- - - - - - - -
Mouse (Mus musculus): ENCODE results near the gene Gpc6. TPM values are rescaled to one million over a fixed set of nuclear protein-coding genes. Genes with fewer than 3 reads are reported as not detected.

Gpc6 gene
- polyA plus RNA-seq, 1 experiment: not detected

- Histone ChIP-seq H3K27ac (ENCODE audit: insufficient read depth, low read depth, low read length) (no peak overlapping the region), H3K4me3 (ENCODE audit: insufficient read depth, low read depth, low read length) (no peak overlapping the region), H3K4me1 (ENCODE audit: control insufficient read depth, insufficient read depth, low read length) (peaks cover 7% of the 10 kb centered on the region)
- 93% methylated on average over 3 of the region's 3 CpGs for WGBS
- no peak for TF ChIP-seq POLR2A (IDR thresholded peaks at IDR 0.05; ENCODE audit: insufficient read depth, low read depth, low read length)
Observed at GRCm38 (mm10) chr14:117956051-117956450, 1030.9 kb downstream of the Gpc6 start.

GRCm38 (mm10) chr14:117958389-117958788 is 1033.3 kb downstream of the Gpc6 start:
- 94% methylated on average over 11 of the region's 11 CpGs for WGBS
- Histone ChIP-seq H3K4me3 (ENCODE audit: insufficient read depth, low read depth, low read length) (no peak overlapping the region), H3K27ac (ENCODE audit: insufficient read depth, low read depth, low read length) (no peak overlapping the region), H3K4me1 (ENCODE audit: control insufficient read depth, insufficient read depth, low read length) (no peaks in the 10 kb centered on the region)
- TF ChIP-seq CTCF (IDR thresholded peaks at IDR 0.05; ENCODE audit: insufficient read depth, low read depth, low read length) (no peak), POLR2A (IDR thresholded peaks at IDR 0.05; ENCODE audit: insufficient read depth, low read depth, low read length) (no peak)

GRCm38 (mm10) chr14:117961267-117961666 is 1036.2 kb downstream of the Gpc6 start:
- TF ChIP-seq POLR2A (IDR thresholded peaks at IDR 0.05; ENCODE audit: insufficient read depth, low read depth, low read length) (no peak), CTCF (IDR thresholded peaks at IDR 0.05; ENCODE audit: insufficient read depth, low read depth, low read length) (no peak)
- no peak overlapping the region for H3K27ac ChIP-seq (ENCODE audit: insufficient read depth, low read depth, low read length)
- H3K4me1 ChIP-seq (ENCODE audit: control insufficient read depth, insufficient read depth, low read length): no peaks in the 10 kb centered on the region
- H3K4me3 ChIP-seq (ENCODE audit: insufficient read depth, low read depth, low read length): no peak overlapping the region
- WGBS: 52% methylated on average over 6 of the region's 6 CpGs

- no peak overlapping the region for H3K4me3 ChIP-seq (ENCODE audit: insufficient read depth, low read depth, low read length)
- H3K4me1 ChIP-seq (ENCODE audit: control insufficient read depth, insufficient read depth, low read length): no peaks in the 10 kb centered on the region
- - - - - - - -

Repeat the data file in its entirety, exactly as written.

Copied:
Mouse (Mus musculus): ENCODE results near the gene Gpc6. TPM values are rescaled to one million over a fixed set of nuclear protein-coding genes. Genes with fewer than 3 reads are reported as not detected.

Gpc6 gene
- polyA plus RNA-seq, 1 experiment: not detected

- Histone ChIP-seq H3K27ac (ENCODE audit: insufficient read depth, low read depth, low read length) (no peak overlapping the region), H3K4me3 (ENCODE audit: insufficient read depth, low read depth, low read length) (no peak overlapping the region), H3K4me1 (ENCODE audit: control insufficient read depth, insufficient read depth, low read length) (peaks cover 7% of the 10 kb centered on the region)
- 93% methylated on average over 3 of the region's 3 CpGs for WGBS
- no peak for TF ChIP-seq POLR2A (IDR thresholded peaks at IDR 0.05; ENCODE audit: insufficient read depth, low read depth, low read length)
Observed at GRCm38 (mm10) chr14:117956051-117956450, 1030.9 kb downstream of the Gpc6 start.

GRCm38 (mm10) chr14:117958389-117958788 is 1033.3 kb downstream of the Gpc6 start:
- 94% methylated on average over 11 of the region's 11 CpGs for WGBS
- Histone ChIP-seq H3K4me3 (ENCODE audit: insufficient read depth, low read depth, low read length) (no peak overlapping the region), H3K27ac (ENCODE audit: insufficient read depth, low read depth, low read length) (no peak overlapping the region), H3K4me1 (ENCODE audit: control insufficient read depth, insufficient read depth, low read length) (no peaks in the 10 kb centered on the region)
- TF ChIP-seq CTCF (IDR thresholded peaks at IDR 0.05; ENCODE audit: insufficient read depth, low read depth, low read length) (no peak), POLR2A (IDR thresholded peaks at IDR 0.05; ENCODE audit: insufficient read depth, low read depth, low read length) (no peak)

GRCm38 (mm10) chr14:117961267-117961666 is 1036.2 kb downstream of the Gpc6 start:
- TF ChIP-seq POLR2A (IDR thresholded peaks at IDR 0.05; ENCODE audit: insufficient read depth, low read depth, low read length) (no peak), CTCF (IDR thresholded peaks at IDR 0.05; ENCODE audit: insufficient read depth, low read depth, low read length) (no peak)
- no peak overlapping the region for H3K27ac ChIP-seq (ENCODE audit: insufficient read depth, low read depth, low read length)
- H3K4me1 ChIP-seq (ENCODE audit: control insufficient read depth, insufficient read depth, low read length): no peaks in the 10 kb centered on the region
- H3K4me3 ChIP-seq (ENCODE audit: insufficient read depth, low read depth, low read length): no peak overlapping the region
- WGBS: 52% methylated on average over 6 of the region's 6 CpGs

- no peak overlapping the region for H3K4me3 ChIP-seq (ENCODE audit: insufficient read depth, low read depth, low read length)
- H3K4me1 ChIP-seq (ENCODE audit: control insufficient read depth, insufficient read depth, low read length): no peaks in the 10 kb centered on the region